Follow the crowd – with help from leading psychologists
Events around the world have made 2011 the year of the crowd - from revolutionary protests in Egypt's Tahrir Square and anti-cuts protests in London to the shared experience of festival culture and the growing influence of Facebook campaigns and crowd-sourcing.
Now University of Sussex psychologists John Drury and David Novelli are linking with Brighton art gallery Fabrica to celebrate the power of the crowd during Fabrica's current exhibition Gathering.
The exhibition, which has now opened and runs to Sunday 27 November, features video installations of a choreographed crowd and another of a street party by London-based artist Melanie Manchot.
Dr Drury and Dr Novelli were commissioned to write about the themes of the exhibition and about their current research in crowd psychology. Dr Drury will also give a public talk on 'Collective joy and crowd empowerment' on Thursday 10 November at 7.30pm at Fabrica.
The two exhibition videos each cover themes addressed in experimental studies led by Dr Novelli in his work at Sussex: the role of shared identity in bringing people together in crowded places, and the role of shared action in bringing a physical gathering psychologically together.
Celebration (Cyprus Street) is inspired by the tradition of street parties in London's East End and was developed over a period of six months with the residents of Cyprus Street. It celebrates the fact that when we celebrate we typically do so together, in crowds.
Dr Drury says: "Psychology has much to say about crowds, their power, and the strong emotions that arise from participation in them."
Walk (Square) is the result of an event constructed by Manchot but inspired by real situations involving walking as a form of expression: processions, parades, pilgrimages and protest marches, such as those in the recent wave of mass demonstrations from the UK to the Middle East. In Walk (Square) 1,000 schoolchildren are shown moving in lines toward a city square, where they merge to become part of a large choreographed crowd. They then move together, synchronising their walking to form patterns that change, dissolve and re-form.
Dr Novelli says: "Recent research says something about why we gather together with others - because they identify in the same way that we do - and why it feels good when we are in a crowd with these others. But when we come together as a crowd we often move and act together, which makes the psychologist ask 'What are the psychological effects of such collective coordination?'"
Dr Drury says: "Research has shown that the people's sense of being part of a crowd - their social identity - increases through participation in the event. Moving together as one in time can serve to construct a collective identity. This is why rallies and marches are important in building social movements. It is no coincidence that Melanie Manchot's two works are inspired not only by mass pilgrimages, processions and parades, but also by recent mass demonstrations across both the Arab world and the UK."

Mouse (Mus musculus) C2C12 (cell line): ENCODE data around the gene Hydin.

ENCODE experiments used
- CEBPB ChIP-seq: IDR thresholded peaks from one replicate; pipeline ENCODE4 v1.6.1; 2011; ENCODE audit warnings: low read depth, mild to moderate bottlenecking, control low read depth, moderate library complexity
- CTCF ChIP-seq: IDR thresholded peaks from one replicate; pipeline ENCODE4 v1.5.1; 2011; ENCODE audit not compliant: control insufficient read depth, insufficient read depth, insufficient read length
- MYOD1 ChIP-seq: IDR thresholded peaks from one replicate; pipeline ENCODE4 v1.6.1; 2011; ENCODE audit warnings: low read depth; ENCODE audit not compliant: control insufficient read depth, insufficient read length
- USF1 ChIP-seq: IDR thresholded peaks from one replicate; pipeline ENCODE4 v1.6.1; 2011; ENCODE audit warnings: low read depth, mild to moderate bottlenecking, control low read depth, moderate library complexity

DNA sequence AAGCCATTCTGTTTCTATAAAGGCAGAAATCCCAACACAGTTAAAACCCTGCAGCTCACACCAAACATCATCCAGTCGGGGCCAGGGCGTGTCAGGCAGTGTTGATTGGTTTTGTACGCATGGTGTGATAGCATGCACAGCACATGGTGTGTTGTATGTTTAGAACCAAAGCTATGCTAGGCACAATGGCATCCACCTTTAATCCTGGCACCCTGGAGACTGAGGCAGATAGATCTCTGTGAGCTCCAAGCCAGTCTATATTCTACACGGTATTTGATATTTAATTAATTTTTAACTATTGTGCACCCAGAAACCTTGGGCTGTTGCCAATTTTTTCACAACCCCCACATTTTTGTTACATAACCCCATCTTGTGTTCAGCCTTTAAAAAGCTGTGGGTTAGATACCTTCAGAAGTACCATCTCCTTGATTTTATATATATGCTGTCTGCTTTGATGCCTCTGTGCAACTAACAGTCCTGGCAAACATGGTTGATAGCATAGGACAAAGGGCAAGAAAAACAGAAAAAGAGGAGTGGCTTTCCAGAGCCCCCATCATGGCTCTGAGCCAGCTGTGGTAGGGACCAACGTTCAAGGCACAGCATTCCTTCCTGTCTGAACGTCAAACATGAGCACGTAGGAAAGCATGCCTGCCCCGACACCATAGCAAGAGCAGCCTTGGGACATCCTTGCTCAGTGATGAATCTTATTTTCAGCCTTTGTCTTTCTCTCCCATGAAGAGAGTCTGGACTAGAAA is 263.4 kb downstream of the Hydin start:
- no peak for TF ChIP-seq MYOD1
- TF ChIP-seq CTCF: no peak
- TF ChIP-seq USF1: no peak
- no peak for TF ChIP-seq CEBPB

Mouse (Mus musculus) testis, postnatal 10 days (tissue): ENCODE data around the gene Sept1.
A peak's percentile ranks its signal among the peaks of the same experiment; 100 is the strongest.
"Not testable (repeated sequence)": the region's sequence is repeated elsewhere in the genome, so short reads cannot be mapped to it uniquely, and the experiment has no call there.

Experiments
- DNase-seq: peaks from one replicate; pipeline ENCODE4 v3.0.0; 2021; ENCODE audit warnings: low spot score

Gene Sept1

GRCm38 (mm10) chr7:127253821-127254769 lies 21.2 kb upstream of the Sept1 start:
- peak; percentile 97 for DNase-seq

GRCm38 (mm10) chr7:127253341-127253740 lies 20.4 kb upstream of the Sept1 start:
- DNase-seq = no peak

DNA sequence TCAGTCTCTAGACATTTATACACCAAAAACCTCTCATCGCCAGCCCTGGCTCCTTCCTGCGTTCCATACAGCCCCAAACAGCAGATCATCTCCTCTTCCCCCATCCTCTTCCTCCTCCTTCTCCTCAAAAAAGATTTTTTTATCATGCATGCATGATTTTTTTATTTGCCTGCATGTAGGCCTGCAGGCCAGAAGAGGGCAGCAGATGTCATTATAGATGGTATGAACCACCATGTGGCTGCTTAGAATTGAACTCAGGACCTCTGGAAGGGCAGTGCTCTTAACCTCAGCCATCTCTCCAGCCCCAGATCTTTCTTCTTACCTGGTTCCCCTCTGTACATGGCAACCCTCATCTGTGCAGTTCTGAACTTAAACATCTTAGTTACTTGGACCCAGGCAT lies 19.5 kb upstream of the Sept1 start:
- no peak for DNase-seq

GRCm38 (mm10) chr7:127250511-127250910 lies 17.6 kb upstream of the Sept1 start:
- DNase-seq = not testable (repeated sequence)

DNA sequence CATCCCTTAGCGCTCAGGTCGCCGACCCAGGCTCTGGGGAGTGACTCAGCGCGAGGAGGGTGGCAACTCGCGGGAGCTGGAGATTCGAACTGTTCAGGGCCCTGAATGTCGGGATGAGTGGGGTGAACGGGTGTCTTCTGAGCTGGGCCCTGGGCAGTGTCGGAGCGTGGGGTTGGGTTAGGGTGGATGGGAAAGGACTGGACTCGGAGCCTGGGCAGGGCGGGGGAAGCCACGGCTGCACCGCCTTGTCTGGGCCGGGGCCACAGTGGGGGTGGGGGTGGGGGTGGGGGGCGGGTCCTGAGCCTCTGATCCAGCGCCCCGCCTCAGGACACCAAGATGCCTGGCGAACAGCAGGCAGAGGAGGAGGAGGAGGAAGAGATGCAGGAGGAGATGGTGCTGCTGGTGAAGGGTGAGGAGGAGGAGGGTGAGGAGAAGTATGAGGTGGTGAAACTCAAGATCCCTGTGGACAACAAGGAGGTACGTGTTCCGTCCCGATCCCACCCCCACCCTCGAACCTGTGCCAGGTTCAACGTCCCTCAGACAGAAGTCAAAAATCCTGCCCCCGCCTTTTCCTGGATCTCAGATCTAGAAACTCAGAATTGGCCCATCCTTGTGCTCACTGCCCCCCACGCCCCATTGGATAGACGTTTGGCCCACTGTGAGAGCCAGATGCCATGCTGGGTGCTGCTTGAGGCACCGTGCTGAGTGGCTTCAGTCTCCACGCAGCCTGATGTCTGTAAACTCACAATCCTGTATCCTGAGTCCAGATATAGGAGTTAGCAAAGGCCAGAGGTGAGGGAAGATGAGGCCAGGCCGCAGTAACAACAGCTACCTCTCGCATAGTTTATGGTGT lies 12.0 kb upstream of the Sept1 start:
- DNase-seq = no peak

The new writing commission is the first of its kind for Fabrica, and it's a natural extension of work that the gallery has carried out in the past few years, linking artist's perspectives with current scientific research. Fabrica attracts around 50,000 visitors per year.
Notes for Editors
For further details see www.fabrica.org.uk
Collective joy and the power of the crowd (Thursday 10 November at 7.30pm)
A social psychological perspective on Melanie Manchot's exhibition 'Gathering' Fabrica gallery, Brighton, 8 October - 27 November 2011
For further details see: http://fabrica.org.uk/exhibitions/
Dr John Drury is senior lecturer in social psychology at the University of Sussex. His research interests include crowd empowerment, solidarity in mass emergencies, and positive experiences of 'crowding'. His research includes studies of anti-poll tax riots and anti-roads direct action and survivor responses to the London bombings. He has just edited, with Dr Clifford Stott, a special issue of the journal Contemporary Social Science on the topic of crowds. He is currently supervising research projects on the Hajj to Mecca, collective action and wellbeing, and crowd communication by the emergency services.
Dr David Novelli is a social psychologist at the University of Sussex, specialising in crowd psychology. His research focuses on how social identities and group memberships influence the ways in which we experience being in crowds, and how acting together in crowds can affect positive emotions and feelings of solidarity. This year David was awarded the annual prize for the country's most outstanding doctoral thesis by the British Psychological Society. He is currently looking at how our (positive and negative) experiences at large-scale music events can be shaped by assumptions about crowds held by those who organize and manage such events.
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